Depending on who your friends are, your social media accounts may have been a-buzz this weekend over the coronation of King Charles III. While I don't exactly count myself in such a crowd, I was grateful for one side benefit of the gala affair: it generated a couple articles I found not only interesting, but possibly useful.
One, from the BBC, asked, "Are you related to a king?" The article's writer, David Cox, traced the story of confirming the identity of skeletal remains of another king, Richard III, through DNA—including a photo of professor Turi King guiding the ancient king's current-day descendant through the process of swabbing to collect samples for a mitochondrial DNA test. From there, inserting some calculations by professor Graham Coop of UC Davis, the author discussed the not-so-remote possibility that a large number of subjects of the British crown could also be descendants of the nation's previous kings.
Long live the king, who just may be our distant cousin.
While I was musing over such a thought, a second post thanks to social media drew my attention to another genealogy-inspired take on the weekend's coronation festivities. Blogger Roberta Estes used the event to mention use of WikiTree to gain a quick take on whether you are related to the king—or to anyone else, for that matter.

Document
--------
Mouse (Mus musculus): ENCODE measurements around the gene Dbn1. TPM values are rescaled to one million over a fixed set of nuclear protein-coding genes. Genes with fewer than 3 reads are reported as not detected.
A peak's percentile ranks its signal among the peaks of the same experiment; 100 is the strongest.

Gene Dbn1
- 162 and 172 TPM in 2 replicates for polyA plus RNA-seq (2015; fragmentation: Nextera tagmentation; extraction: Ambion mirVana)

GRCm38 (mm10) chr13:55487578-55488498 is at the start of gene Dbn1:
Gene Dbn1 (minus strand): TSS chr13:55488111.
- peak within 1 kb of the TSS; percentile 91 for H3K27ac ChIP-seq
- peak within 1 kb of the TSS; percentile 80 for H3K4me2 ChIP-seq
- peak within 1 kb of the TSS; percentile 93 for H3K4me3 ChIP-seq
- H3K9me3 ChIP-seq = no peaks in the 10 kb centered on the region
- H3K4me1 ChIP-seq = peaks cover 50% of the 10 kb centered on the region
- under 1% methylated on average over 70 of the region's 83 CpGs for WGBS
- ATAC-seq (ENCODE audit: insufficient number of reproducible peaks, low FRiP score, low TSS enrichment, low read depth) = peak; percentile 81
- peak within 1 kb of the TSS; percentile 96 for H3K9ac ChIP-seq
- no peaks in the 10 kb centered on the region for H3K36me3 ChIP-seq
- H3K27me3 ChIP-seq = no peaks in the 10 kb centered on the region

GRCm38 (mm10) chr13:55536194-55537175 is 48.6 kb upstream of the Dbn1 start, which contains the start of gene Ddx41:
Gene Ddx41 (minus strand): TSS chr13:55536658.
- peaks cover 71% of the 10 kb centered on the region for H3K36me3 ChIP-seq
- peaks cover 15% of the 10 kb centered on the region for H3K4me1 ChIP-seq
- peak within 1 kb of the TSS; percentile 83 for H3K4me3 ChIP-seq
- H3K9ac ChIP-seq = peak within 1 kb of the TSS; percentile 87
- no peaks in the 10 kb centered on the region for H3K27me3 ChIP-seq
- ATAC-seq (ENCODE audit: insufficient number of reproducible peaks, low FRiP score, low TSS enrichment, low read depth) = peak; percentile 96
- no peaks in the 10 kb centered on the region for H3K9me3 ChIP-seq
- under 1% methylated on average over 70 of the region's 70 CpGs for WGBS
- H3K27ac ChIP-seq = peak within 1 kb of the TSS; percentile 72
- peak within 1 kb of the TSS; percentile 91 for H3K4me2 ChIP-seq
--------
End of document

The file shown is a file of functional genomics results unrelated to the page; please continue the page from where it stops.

I had discovered that very feature last month as I was puzzling over my mother-in-law's matrilineal connection to the Howards of colonial Maryland. Because of WikiTree's dedicated research community and their incorporation of DNA test results, it became obvious to me that those mtDNA test results linking my mother-in-law to that Howard line might be helpful for other collaborating researchers to know. I've actually been considering becoming part of the WikiTree community. From what I've seen so far, I'm impressed with the care taken there to have document-supported entries on their community tree.
All told, I'm sure the celebrations in England have been spectacular and I wish the new king and his subjects all the best. But what I'm really glad about is the coincidental information which came my way over this weekend, thanks to some genealogy buffs on social media.